Should you or shouldn’t you…
I was asked recently by a subscriber about when – if ever – you should include hobbies and interests in your résumé.
Like everything in résumé writing, there is no one-sized-fits-all answer. This is why you need to use your best judgment based on all the facts that you glean from assessing the situation.
The whole should-you-include-hobbies-and-interests-in your-résumé argument is a contentious one that has been going on forever in the hiring world.
Some employers want to see personal information
There are career professionals, recruiters, hiring managers, and HR who firmly support the importance of including personal information in your résumé.
The argument is that many employers are adamant about finding the “right personality fit” in a candidate.
This is why it’s a good idea to include key soft skills in your résumé and then provide evidence of how they translated into positive business outcomes.
However, the soft skills that I’m referring to are skills and knowledge that you use in your professional work – they having nothing to do with personal activities.
Others believe it’s too much information
Then there are others who believe that including personal information in career marketing documents creates an obvious bias in hiring – which it can.
For instance, maybe your favourite pastime is contributing to environmental pursuits while the hiring manager hates “tree huggers” and decides that you won’t be a good fit based entirely on their personal preference and assumption of you.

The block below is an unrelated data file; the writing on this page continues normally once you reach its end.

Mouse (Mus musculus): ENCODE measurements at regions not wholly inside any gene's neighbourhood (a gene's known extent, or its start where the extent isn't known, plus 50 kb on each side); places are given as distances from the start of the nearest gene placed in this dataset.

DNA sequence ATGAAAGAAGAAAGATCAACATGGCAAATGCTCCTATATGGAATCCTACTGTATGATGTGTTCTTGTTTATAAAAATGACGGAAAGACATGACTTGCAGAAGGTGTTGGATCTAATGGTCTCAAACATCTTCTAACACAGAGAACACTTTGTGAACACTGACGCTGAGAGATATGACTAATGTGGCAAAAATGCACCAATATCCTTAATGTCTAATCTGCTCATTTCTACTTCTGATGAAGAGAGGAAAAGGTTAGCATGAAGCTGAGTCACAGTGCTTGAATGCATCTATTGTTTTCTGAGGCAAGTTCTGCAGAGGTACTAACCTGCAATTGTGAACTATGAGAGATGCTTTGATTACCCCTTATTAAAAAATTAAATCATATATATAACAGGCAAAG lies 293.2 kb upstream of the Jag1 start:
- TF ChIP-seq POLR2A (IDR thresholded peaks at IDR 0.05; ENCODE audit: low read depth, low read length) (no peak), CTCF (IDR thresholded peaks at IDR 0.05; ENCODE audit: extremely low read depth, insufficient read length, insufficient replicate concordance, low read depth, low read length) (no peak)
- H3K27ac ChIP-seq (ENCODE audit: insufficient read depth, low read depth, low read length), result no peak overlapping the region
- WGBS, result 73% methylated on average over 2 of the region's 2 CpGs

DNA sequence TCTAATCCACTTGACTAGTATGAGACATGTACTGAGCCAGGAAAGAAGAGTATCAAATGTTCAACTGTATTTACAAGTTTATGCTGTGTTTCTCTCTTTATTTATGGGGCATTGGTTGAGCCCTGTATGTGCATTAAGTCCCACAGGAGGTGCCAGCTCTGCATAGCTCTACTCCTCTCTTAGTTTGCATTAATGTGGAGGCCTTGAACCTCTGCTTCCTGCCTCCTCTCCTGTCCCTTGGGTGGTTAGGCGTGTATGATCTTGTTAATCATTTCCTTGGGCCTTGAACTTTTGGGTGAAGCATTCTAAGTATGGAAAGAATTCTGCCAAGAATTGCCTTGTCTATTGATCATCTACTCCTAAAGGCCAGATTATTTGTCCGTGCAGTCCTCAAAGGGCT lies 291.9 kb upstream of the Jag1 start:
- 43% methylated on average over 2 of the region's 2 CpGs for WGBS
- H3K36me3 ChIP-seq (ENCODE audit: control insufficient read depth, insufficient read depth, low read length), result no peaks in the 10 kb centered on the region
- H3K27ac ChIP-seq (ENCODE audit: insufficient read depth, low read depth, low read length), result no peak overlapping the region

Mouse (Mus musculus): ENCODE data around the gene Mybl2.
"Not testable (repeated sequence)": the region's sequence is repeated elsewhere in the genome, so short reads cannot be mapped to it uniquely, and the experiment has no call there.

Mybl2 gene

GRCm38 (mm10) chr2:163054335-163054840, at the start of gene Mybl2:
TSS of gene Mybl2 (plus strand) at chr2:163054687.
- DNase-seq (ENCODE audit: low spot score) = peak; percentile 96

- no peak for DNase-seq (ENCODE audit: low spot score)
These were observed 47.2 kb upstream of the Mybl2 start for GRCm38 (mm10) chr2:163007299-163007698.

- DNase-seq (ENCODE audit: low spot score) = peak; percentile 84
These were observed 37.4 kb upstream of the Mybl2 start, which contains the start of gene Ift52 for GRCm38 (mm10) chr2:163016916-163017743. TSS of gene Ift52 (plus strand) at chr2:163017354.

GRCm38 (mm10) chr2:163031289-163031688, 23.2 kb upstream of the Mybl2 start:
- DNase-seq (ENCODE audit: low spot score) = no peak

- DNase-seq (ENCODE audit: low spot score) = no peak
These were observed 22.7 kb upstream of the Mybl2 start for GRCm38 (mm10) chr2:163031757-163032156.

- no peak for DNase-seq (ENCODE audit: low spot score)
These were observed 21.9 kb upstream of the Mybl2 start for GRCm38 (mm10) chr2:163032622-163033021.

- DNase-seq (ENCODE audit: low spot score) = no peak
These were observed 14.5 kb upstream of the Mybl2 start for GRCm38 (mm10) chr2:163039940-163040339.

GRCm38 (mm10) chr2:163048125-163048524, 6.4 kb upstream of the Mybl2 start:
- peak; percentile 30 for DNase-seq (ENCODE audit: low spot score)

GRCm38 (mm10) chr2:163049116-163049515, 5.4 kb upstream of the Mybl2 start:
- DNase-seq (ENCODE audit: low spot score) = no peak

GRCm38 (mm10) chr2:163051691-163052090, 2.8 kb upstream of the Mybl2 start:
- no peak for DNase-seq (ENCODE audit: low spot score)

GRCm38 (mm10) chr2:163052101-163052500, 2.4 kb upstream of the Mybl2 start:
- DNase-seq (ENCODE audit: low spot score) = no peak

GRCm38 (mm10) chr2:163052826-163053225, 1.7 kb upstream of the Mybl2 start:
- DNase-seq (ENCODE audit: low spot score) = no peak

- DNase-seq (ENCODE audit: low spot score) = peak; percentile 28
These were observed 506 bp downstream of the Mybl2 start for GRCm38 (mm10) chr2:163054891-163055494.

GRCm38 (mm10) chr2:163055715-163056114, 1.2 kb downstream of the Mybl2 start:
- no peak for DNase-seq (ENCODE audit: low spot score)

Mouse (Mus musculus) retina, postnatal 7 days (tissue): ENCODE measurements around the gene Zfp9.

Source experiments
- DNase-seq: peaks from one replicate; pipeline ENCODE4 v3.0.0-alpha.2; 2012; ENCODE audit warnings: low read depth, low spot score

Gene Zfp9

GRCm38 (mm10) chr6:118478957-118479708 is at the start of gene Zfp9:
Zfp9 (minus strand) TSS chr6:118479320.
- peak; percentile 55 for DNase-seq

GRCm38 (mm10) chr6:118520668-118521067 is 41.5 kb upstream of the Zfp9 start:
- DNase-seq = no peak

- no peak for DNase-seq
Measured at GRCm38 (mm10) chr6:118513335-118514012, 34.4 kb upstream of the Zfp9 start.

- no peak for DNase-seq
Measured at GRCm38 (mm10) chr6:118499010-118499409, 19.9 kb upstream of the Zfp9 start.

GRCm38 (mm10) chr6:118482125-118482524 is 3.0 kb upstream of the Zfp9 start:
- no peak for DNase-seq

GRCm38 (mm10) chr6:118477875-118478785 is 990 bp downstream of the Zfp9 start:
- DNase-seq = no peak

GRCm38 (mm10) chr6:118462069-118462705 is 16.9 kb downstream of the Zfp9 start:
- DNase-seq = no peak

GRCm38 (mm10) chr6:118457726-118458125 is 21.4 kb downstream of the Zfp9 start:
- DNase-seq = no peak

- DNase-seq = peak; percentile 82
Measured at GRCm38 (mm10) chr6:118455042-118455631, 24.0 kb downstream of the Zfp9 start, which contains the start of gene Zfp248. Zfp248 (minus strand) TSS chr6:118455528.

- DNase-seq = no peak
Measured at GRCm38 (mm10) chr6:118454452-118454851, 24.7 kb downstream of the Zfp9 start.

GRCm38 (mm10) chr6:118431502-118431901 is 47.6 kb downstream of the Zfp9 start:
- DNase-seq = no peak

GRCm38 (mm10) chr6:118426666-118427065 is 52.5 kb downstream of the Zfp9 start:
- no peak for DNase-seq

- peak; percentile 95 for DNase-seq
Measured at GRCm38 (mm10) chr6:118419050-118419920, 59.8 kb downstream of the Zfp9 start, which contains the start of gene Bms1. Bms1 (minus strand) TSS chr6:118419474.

Or the company is looking for someone who likes television programs like “The Handmaid’s Tale” (which is a great series, BTW!) but the fact that you don’t watch it translates into you won’t “fit in”.
Employers might be shooting themselves in the foot
The problem with judging people on what they do in their free time is a slippery slope – companies might be missing out on great talent who would perform well in the job despite the fact that their interests don’t align with many of the people in the organization.
There are plenty of examples of organizations who employ people with diverse passions and points of view and everyone manages to do their job.
If anything, diversity in the workplace makes for a way more interesting and dynamic environment. It forces everyone to figure out how to work together to get things done. I think that promotes and strengthens cooperation and team-building which can’t be a bad thing.
The danger with including your personal interests and pursuits in a résumé is that it can generate stereotypes and you might be judged harshly.
After all, humans are naturally judgmental and the very nature of the hiring process is judgmental, so the more personal information you divulge puts you at risk.
There are two sides to the argument
While I believe that including personal information on the résumé can work against you, the opposite can also be true.
The decision to include hobbies and interests is a strategic one. YOU have to decide if and how you chose to share your personal information because it can either tip the scales in your favour or send your résumé into the reject pile.